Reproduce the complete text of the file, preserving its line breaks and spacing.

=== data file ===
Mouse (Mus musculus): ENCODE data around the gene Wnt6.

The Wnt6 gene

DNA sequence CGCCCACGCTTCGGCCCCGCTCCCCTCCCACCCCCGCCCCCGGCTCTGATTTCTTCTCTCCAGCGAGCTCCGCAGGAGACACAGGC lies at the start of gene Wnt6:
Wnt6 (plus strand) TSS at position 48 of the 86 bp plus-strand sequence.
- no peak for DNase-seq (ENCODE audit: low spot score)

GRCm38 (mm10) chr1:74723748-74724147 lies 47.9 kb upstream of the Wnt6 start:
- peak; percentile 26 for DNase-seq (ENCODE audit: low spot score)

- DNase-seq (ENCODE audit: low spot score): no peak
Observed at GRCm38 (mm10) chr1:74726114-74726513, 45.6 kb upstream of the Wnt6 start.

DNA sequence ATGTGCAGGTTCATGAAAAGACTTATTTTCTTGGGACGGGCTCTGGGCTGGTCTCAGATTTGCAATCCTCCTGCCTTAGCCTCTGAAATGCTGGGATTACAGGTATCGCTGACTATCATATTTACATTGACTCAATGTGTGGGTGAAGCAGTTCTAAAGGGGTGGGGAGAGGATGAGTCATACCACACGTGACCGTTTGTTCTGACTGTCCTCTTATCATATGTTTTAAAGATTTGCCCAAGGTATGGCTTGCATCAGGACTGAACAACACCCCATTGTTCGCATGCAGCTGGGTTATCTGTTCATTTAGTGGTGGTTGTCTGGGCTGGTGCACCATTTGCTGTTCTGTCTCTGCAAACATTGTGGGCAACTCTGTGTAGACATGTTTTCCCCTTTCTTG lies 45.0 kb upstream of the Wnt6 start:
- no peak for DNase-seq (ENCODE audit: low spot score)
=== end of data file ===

Mouse (Mus musculus): ENCODE data around the gene Wnt6.

The Wnt6 gene

DNA sequence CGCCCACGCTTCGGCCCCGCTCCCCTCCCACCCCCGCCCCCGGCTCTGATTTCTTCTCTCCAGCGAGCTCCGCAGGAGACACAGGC lies at the start of gene Wnt6:
Wnt6 (plus strand) TSS at position 48 of the 86 bp plus-strand sequence.
- no peak for DNase-seq (ENCODE audit: low spot score)

GRCm38 (mm10) chr1:74723748-74724147 lies 47.9 kb upstream of the Wnt6 start:
- peak; percentile 26 for DNase-seq (ENCODE audit: low spot score)

- DNase-seq (ENCODE audit: low spot score): no peak
Observed at GRCm38 (mm10) chr1:74726114-74726513, 45.6 kb upstream of the Wnt6 start.

DNA sequence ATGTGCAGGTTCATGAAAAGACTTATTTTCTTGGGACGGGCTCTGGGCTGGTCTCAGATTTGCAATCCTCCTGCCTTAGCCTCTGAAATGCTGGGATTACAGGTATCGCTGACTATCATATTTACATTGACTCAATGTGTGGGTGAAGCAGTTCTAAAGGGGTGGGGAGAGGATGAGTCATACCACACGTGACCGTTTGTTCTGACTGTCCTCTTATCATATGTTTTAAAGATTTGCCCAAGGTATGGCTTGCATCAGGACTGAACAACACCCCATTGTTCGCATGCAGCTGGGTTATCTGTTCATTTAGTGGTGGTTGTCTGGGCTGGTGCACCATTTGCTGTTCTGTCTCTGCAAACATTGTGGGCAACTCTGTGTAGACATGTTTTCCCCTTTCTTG lies 45.0 kb upstream of the Wnt6 start:
- no peak for DNase-seq (ENCODE audit: low spot score)